In fact, if I had a dollar for every time I’ve been told I should take an NSAID by a medical professional who knows what medications I am taking (hello, lithium!) I could at least take myself out for a nice dinner!

This has been the case when I have had oral surgery and seen doctors for anything from headaches to back pain to menstrual pain to you name it. 

This is where the vigilance I was talking about before comes in. Know your medications! Know what drugs interact with them! Because if you are relying on a doctor, nurse, dentist, even a pharmacist to catch a bad interactions before it happens, think again.

As someone who has firsthand experience with lithium overdose (due to lithium levels getting too high in my bloodstream) I have to admit (albeit a bit ashamedly) that I haven’t experienced lithium toxicity once, but twice now.

Here’s the thing… instead of relying on the warning labels on the lithium and everything I believed about avoiding NSAIDS up to that point, there was a time where I caved. It was just after I had my wisdom teeth taken out, and I shuffled up to the pharmacist with some ibuprofen (what my dentist had suggested would be my “best option” to help me heal quickly). Despite my groggy concern, this particular pharmacist told me it would be fine to mix lithium and ibuprofen, as long as I didn’t take “too much.”

At home I reconsidered the situation.

“I am in so much pain,” I thought, “and what could one or two little ibuprofen do? I mean, doctors keep nagging me about taking it and that pharmacist said it would be ok… maybe I should just take a couple.”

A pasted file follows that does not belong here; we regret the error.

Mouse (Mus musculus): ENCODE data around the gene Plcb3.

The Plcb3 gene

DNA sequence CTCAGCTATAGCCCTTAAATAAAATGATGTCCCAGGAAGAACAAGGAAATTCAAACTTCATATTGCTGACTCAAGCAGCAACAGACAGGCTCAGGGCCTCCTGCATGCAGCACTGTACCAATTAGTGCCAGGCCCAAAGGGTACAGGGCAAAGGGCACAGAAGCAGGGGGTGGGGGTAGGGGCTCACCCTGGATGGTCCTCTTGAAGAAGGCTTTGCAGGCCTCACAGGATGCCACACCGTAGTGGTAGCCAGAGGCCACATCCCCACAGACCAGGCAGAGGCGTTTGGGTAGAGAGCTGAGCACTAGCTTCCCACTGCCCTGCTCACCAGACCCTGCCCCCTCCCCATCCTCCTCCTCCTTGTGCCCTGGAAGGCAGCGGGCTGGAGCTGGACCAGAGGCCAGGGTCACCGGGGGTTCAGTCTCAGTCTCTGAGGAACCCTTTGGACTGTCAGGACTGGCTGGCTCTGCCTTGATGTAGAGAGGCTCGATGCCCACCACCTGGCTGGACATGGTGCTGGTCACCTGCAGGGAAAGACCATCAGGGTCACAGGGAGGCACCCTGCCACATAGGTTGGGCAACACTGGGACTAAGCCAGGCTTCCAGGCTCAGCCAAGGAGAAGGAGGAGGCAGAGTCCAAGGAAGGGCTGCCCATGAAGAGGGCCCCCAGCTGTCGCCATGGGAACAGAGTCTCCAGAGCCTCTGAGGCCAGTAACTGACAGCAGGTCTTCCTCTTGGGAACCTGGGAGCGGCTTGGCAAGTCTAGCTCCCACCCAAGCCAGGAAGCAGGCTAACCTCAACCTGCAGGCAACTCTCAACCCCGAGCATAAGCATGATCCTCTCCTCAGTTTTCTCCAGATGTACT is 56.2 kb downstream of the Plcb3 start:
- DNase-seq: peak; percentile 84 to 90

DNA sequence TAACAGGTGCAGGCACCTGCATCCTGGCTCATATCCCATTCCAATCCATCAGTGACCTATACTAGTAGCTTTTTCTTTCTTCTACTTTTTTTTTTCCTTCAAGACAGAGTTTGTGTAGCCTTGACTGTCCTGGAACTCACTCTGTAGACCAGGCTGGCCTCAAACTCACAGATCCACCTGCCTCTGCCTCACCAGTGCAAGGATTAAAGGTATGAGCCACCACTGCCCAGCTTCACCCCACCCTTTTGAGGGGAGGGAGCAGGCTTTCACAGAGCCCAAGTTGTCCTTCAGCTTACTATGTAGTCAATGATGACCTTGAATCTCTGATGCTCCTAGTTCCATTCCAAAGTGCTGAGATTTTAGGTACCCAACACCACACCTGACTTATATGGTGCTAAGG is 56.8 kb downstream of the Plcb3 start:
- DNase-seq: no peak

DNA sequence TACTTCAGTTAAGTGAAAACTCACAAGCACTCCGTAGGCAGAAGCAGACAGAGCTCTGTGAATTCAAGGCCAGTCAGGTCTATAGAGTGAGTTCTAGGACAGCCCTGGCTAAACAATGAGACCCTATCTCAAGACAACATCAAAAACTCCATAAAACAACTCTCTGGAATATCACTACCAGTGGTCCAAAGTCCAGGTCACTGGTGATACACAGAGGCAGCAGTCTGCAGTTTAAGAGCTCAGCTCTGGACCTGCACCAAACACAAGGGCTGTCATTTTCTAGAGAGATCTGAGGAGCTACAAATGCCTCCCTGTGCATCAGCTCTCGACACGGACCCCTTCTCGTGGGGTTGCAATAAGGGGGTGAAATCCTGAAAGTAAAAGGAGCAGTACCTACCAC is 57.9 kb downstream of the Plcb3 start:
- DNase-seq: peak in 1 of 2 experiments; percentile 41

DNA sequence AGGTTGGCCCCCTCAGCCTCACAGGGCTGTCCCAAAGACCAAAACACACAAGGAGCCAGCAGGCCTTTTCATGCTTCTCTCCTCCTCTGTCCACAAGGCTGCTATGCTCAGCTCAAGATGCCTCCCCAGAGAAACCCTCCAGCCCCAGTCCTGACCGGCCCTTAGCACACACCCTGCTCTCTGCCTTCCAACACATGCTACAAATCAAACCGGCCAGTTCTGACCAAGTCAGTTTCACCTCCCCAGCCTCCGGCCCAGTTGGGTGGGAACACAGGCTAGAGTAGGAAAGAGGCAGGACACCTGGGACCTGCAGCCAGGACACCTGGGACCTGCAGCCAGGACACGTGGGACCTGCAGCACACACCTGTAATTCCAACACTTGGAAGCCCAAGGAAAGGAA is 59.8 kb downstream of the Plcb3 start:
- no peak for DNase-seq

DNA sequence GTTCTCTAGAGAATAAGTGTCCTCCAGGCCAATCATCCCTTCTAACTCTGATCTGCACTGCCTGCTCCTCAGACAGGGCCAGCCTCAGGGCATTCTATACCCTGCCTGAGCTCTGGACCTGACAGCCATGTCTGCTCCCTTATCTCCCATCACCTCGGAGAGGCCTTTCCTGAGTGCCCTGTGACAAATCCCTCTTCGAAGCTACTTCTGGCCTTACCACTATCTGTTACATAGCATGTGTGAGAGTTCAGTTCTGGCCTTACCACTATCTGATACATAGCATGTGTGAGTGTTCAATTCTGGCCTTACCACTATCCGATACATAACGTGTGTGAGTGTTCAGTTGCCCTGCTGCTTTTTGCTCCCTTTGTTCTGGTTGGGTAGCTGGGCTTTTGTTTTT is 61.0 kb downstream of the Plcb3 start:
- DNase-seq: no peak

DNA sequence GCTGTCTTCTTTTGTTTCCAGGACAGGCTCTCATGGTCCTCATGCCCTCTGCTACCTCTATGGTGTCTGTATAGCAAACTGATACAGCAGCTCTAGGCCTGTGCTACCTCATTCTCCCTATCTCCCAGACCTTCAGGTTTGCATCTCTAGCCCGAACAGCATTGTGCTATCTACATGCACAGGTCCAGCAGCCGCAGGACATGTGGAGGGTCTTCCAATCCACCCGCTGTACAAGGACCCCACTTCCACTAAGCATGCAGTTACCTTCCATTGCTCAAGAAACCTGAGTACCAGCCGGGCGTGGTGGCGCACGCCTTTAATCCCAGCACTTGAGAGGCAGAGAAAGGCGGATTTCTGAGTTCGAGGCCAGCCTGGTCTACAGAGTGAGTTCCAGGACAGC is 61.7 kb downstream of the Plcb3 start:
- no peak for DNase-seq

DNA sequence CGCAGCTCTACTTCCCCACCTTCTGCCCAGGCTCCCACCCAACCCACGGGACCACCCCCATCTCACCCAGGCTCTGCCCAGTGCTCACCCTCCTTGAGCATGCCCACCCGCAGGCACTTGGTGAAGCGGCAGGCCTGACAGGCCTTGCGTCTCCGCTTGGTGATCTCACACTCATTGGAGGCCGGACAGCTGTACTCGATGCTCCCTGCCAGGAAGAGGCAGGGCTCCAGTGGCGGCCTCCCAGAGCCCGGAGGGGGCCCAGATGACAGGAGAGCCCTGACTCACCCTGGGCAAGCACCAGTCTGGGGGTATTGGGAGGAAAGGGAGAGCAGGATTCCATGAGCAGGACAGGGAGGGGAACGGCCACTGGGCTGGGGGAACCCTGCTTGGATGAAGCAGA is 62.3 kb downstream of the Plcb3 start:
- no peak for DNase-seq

It was not exactly the most sane or rational moment I’ve ever had.

No, I didn’t slip into a coma (but I’m not saying that isn’t a possibility when mixing these drugs), I didn’t have any seizures (again, that is a possible sign of severe lithium toxicity). Basically, I got lucky. My lithium levels were bumped up to the early stages of toxicity with symptoms similar to the ones I had the first time. It was a weird and scary place to be, and despite my general brain confusion at the time I had the wits to toss out the rest of the ibuprofen.

I know how difficult it can be to keep things straight when it comes to psychiatric medications, especially in situations when they aren’t improving our rationality or our thoughts are clouded by pain or mood swings. I was pretty shaken by my experience and how quickly I was effected, especially since I had been told by so many doctors I would be fine. When it comes to NSAIDS and lithium, here are a few things you can do to avoid my mistake!

  1. If you keep NSAIDS in your home (for a partner, roommate, or relative’s use) store them in a separate area from your usual medications. This can help keep you from taking them by mistake.